-- President Obama wakes up in Kansas City this morning, where he’ll deliver remarks on the economy at the Uptown Theater. Obama plans to lash out at House Republicans over a lawsuit suing him for his use of executive authority. (Washington Post) Obama will head back to D.C. after his speech.

-- Vice President Biden is taking his summer vacation in Rehoboth Beach.

-- The House meets at 10:00 a.m., with votes expected to begin around 3:00 p.m. The House takes up a resolution authorizing a lawsuit against President Obama over executive authority, and a measure to cut regulations sponsored by Rep. Bob Gibbs (R-Ohio). Last votes will come between 5:30 and 6:30.

-- The Senate meets at 9:30 a.m. to continue considering Sen. John Walsh’s (D-Mont.) bill to repatriate jobs. A cloture vote will come around 10:45 a.m. The Senate will also take up its border funding bill, and nominations for an ambassador to Gabon, an Assistant Secretary of Housing and Urban Development and a member of the Board of Directors of the Metropolitan Washington Airports Authority.

-- The new FBI headquarters will be located in Greenbelt, Landover or Springfield, the General Services Administration said Tuesday. The three finalists all have enough space to house a 2.1 million square foot campus within 2 1/2 miles of the Beltway and two miles of a Metro stop. The Greenbelt location would be on top of the parking lot at the Metro station itself. Far from being upset at losing a federal agency, D.C. officials are thrilled they’ll get to sell prime real estate on Pennsylvania Ave. (Washington Post)

TV Time Out: Our exclusive look at who's advertising, and where.

-- Fifteen weeks to go until Election Day. Here's our weekly spotlight on who's spending, and where, in the five most expensive races of the week:

-- Colorado Senate: Both sides are spending a combined $1.1 million this week alone in advertising blitzes. Five groups on the Democratic side are spending $605,000, while two groups backing Rep. Cory Gardner (R) are dropping about $575,000. Gardner's campaign is spending $175,000 this week.

-- Iowa Senate: Democrats are dropping $540,000, compared with $305,000 spent by Republican groups this week. The DSCC is the biggest spender on the Democratic side, at $265,000. Concerned Veterans for America is dropping $210,000, the largest Republican spender.

-- North Carolina Senate: Democrats are spending $665,000 on ads this week, with Republicans at $350,000. Patriot Majority leads the Democratic charge for Sen. Kay Hagan (D), spending $590,000. Crossroads GPS makes up the bulk, $300,000, of the Republican spending.

-- Arkansas Senate: Republicans are spending $375,000 on ads this week, led by Koch-connected groups Americans for Prosperity ($180,000) and the Government Intengrity Fund Action Network ($133,000). Patriot Majority and the Arkansas Democratic Party are spending a combined $180,000 on behalf of Sen. Mark Pryor (D). Pryor and Rep. Tom Cotton (R) have smaller five-figure buys running.

-- Kentucky Senate: In advance of Fancy Farm, the pro-Mitch McConnell Kentucky Opportunity Coalition is spending $305,000 on ads this week. Senate Majority PAC is spending $83,000 for Secretary of State Alison Lundergan Grimes (D).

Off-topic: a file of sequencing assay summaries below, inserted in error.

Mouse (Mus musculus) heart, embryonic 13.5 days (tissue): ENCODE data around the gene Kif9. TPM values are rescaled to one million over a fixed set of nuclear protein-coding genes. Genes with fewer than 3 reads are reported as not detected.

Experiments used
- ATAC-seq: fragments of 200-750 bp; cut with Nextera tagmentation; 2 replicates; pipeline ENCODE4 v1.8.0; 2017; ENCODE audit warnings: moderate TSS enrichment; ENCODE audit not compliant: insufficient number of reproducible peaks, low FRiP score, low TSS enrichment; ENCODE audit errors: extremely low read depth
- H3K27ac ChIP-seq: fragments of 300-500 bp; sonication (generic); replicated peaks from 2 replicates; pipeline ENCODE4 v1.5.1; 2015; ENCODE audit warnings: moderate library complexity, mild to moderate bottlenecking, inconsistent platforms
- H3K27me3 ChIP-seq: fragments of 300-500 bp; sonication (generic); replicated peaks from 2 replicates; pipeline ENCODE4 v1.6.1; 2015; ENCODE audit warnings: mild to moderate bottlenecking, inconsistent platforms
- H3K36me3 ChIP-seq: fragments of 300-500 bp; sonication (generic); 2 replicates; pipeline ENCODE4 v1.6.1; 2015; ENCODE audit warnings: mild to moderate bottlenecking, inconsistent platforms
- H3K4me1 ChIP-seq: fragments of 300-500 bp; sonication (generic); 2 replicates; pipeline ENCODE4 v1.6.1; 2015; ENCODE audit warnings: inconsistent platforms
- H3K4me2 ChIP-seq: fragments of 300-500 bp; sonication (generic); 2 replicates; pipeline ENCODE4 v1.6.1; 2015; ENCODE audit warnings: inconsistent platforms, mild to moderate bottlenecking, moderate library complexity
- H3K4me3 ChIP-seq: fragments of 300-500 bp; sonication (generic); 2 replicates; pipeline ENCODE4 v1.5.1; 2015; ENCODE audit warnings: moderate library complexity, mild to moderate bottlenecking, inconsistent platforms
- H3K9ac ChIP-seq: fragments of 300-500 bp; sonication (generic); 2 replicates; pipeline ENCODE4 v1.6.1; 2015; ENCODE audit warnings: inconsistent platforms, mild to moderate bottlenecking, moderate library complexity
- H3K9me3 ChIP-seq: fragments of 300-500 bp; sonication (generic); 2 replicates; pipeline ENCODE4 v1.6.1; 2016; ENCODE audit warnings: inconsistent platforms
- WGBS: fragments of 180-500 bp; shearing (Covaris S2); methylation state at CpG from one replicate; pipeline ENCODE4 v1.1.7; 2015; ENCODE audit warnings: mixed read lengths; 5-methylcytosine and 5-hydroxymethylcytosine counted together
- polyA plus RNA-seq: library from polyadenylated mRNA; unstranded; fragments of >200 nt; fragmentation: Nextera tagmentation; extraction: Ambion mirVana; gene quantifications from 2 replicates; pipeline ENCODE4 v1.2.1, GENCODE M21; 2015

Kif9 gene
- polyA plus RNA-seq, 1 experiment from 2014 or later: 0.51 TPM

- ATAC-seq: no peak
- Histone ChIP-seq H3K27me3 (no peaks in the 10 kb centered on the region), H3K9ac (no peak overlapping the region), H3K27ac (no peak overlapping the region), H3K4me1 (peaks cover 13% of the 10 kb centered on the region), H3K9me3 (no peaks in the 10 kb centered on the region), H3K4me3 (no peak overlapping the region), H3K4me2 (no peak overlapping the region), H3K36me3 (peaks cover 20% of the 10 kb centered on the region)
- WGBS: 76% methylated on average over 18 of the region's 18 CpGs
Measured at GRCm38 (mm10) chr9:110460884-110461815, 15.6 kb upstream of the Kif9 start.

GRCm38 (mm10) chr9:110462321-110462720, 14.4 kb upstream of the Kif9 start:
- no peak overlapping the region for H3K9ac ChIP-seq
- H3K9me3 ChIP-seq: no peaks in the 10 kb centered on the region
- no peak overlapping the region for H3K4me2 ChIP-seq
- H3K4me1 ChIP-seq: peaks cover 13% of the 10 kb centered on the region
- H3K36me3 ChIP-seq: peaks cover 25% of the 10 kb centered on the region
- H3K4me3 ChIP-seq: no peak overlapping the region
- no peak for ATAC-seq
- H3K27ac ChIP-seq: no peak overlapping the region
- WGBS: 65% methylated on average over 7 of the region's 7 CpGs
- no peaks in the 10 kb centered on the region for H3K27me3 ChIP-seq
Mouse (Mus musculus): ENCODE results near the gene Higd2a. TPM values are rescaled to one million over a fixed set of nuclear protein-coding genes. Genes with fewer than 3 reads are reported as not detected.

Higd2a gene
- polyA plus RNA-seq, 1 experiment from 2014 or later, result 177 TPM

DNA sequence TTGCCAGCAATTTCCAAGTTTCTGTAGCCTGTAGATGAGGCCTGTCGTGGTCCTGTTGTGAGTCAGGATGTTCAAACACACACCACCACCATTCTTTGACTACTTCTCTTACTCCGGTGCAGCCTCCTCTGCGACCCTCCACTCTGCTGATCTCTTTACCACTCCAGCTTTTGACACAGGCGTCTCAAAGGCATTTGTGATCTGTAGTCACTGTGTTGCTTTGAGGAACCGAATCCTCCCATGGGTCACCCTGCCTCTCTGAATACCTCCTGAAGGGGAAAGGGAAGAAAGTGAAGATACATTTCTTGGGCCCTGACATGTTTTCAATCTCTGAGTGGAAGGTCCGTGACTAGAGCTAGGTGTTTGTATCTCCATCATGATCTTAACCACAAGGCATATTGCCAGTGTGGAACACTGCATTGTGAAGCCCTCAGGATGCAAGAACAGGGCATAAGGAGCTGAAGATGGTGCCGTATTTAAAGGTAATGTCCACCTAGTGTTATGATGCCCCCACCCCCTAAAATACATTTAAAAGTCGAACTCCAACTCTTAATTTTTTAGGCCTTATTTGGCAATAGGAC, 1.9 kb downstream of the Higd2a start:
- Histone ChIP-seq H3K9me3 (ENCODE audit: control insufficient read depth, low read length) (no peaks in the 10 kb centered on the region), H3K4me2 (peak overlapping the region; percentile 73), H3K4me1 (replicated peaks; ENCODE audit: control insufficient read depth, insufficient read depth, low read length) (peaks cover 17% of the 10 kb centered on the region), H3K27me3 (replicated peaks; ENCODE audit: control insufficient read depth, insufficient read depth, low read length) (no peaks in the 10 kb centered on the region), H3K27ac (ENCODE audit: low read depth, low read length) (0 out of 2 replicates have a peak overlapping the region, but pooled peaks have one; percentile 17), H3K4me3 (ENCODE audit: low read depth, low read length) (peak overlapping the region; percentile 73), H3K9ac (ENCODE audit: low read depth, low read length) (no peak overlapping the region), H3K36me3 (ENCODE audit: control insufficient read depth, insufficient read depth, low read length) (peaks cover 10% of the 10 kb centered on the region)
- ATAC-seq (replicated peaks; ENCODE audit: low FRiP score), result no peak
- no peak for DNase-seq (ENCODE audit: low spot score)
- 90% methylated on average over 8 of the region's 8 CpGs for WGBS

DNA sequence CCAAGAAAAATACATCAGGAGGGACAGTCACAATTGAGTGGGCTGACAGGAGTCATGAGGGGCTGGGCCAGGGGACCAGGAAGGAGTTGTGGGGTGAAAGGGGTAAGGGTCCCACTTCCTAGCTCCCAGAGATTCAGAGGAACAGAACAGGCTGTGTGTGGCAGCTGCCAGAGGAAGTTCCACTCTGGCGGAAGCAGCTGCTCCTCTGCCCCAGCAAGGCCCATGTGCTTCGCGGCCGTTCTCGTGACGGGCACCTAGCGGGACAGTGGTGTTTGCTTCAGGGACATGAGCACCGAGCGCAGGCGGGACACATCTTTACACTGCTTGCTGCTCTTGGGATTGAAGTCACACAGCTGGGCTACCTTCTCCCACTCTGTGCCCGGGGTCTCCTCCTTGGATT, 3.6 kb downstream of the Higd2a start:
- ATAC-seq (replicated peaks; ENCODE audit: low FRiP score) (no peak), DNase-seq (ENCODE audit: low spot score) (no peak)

-- All told, federal and gubernatorial candidates are dropping $6.3 million on television advertising this week. A whopping $1 million of that money is being spent in the Denver media market alone.

The Buried Lede: The nuggets that deserve the spotlight.

-- President Obama has urged world leaders to spend more on nuclear nonproliferation, but the U.S. is headed the other direction. The administration’s 2015 budget would cut nonproliferation programs by $399 million while boosting spending on refurbishing and modernizing nukes themselves by $534 million. In 2013, the White House rejected an Energy Department plan to speed up a program to secure loose nuclear materials. (Center for Public Integrity)

B1: Business, politics and the business of politics

-- House Republican Conference chairwoman Cathy McMorris Rodgers (R-Wash.) will introduce a package of legislation aimed at rebuilding the GOP’s relationship with women voters. The legislation includes incentives for flexible work schedules, tax breaks for children and families and more freedom for charter schools. Some of those measures have already passed the House, but they’re dead in the Senate. (Time) Smart point from Jay Newton-Small: This is a pretty radical change for a party that has long scorned identity politics.

-- The Federal Reserve will give its first estimates of second quarter GDP today, with economists predicting an annual growth rate of 2.9 percent. That’s a marked turnaround from the first quarter, when lousy weather kept shoppers at home. Some economists think growth could rebound to as much as 4 percent by 2015. (Associated Press)

-- Markets are trading higher this morning ahead of the end of the quarterly Fed meeting today. The Dow lost 70 points on Tuesday, but most world markets are trading higher today. (CNN)

C1: The long reads you'll need to check out before tonight's cocktail party.

-- The federal government is on pace to receive a record amount of money in payouts from contractor-fraud lawsuits. The Justice Department expects to collect more than $5 billion this year under the False Claims Act, thanks in large part to whistleblowers who call out their own companies. Whistleblowers receive an average of 16 percent of settlement amounts. (Bloomberg Businessweek)

C4: The comics page, fun things to read when you're bored at work

-- Random facts from Paul Kane: Vin Scully started calling Dodgers games in 1950. John Dingell joined Congress in 1955. Come January, Dingell will be retired -- and Scully will still be calling Dodger games.

Attn Matt Drudge: Things conservatives will get outraged by today.

-- Emails released by the House Oversight Committee show the White House coordinated talking points with insurance company CEOs during the Affordable Care Act’s faulty rollout last fall. Insurance executives also repeatedly raised concerns that so-called Risk Corridors would be fully funded, an expectation of a bailout if the ACA started costing them money. (Weekly Standard)

Attn HuffPo: What outrages liberals today

-- The 5th Circuit Court of Appeals ruled Tuesday that a 2012 Mississippi law requiring physicians to obtain admitting privileges at a local hospital in order to perform abortions was unconstitutional, keeping the last remaining abortion clinic in the state open for business. (Associated Press)